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Some things are just not good to consume regularly, especially when you have a chronic disease. As someone with alpha-1 antitrypsin deficiency (AATD), I have found that sugar, excess carbs, and other things can throw me off. But there are 3 teas that I have found to be consistently helpful to me as a person with lung impairments: chamomile, peppermint, and mullein.

Chamomile is helpful mainly because it is calming. For a patient with AATD, that’s pretty important. There’s nothing quite like constantly facing the possibility of being unable to breathe. Chamomile relaxes my airways, and I usually use it to help me get ready for bed. It’s really important to get enough sleep. I find my oxygen gets low fast if I don’t get enough sleep.

Peppermint is also calming, but there are a few other things it helps. It is known to be helpful with digestion, so that’s important. I know those with lung ailments use more calories to breathe, and sometimes the extra pressure on the stomach from the lungs can get in the way of those extra calories. It makes sense that we need a little help.

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Another thing about peppermint tea is that I think peppermint helps me breathe better. It’s just something I noticed, but it may not be like that for everyone. I know a lot of people have found peppermint to help in other ways as well.

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And last but not least is mullein tea. It is my favorite for dealing with lung issues. Someone suggested it to me a couple of years ago when they learned about AATD, and if I remember right, my great-grandmother used it to help with chronic obstructive pulmonary disease (COPD).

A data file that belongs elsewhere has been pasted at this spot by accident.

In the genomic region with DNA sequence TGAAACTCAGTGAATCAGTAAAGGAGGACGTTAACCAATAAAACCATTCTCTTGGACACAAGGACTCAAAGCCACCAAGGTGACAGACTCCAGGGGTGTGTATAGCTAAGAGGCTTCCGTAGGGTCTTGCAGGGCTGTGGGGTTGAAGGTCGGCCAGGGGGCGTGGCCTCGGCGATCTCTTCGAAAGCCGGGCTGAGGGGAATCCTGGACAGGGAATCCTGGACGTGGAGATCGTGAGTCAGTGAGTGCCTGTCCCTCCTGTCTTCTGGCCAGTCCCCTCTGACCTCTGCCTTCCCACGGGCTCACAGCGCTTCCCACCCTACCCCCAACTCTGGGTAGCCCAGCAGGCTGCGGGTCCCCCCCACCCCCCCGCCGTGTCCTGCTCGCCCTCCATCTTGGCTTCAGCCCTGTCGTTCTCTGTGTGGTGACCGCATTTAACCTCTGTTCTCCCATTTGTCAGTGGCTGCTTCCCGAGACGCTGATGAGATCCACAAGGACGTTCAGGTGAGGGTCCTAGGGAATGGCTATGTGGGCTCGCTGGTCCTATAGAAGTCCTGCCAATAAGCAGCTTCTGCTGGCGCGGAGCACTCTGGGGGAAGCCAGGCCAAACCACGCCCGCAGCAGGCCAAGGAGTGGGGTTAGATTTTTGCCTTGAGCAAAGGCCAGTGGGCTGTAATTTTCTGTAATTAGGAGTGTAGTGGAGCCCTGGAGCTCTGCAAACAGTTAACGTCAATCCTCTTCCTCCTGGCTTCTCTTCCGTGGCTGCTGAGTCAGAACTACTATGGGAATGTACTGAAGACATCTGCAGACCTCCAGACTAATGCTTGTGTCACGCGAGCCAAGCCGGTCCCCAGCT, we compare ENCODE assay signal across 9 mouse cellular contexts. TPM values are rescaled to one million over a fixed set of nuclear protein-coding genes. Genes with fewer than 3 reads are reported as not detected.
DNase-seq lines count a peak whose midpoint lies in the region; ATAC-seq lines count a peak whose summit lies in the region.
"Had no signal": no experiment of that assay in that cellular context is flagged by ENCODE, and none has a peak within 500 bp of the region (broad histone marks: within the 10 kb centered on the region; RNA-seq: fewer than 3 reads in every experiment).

From what I have heard, this is probably because it lessens the mucus buildup in the lungs, but others say it reduces inflammation. All I know is that it’s easier to get air through my airways, and then, as a result, there is less of an overall strain that normally leads or exacerbations or asthma attacks. I can definitely tell a difference when I drink it. I can even handle humidity better afterward.

We don’t know if mullein is safe for pregnant or breastfeeding moms. And it may not be for everyone. There’s not enough evidence for that.

Mullein tea can be expensive when it comes in tea bags. It can, however, be purchased in bulk at most natural food and supplement stores. What you have to know when you make mullein tea is that it needs to steep for much longer than the average tea. Most teas take 3 to 5 minutes to steep, but mullein takes at least 10.

It is important to remember when using loose-leaf mullein to strain it. If not strained properly, the tiny “hairs” that are part of it can and will irritate the throat. I remember discovering that for myself. It took a lot of water to stop coughing. But now I know what to do, and I don’t cough at all.

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I recommend using a coffee filter or a paper towel as a strainer to run the tea through. It’s a little bit of extra time and work, but it’s worth it (especially when it’s the middle of summer and you’ve used your medicine to the max, and you still want to go outside even if it is humid). Trust me, I know how it can be sometimes.

Seriously, there is a lot to recommend about herbal teas. They are usually safe and don’t interact with medications. Any herb needs to be researched for possible interactions, of course. But generally, they tend to lessen inflammation or at least, not raise it.

Some people like cold tea instead, which is still pretty good, but I tend to feel cold in my apartment or at the office, so I take mine hot. Some like to put honey in their tea, but I enjoy the taste without it. I think any of these teas would taste better with honey, but the only one I really miss a sweetener in might be mullein. It has a hit of an earthy flavor that I can’t quite describe.

None of the teas I mentioned are caffeinated, so they don’t dehydrate me or mess with my sleep. Rather, they enhance it because they are calming. I would say they aren’t habit-forming, as medicine might be, but I do have hot tea every night before bed. It’s a nice, soothing way to end my day.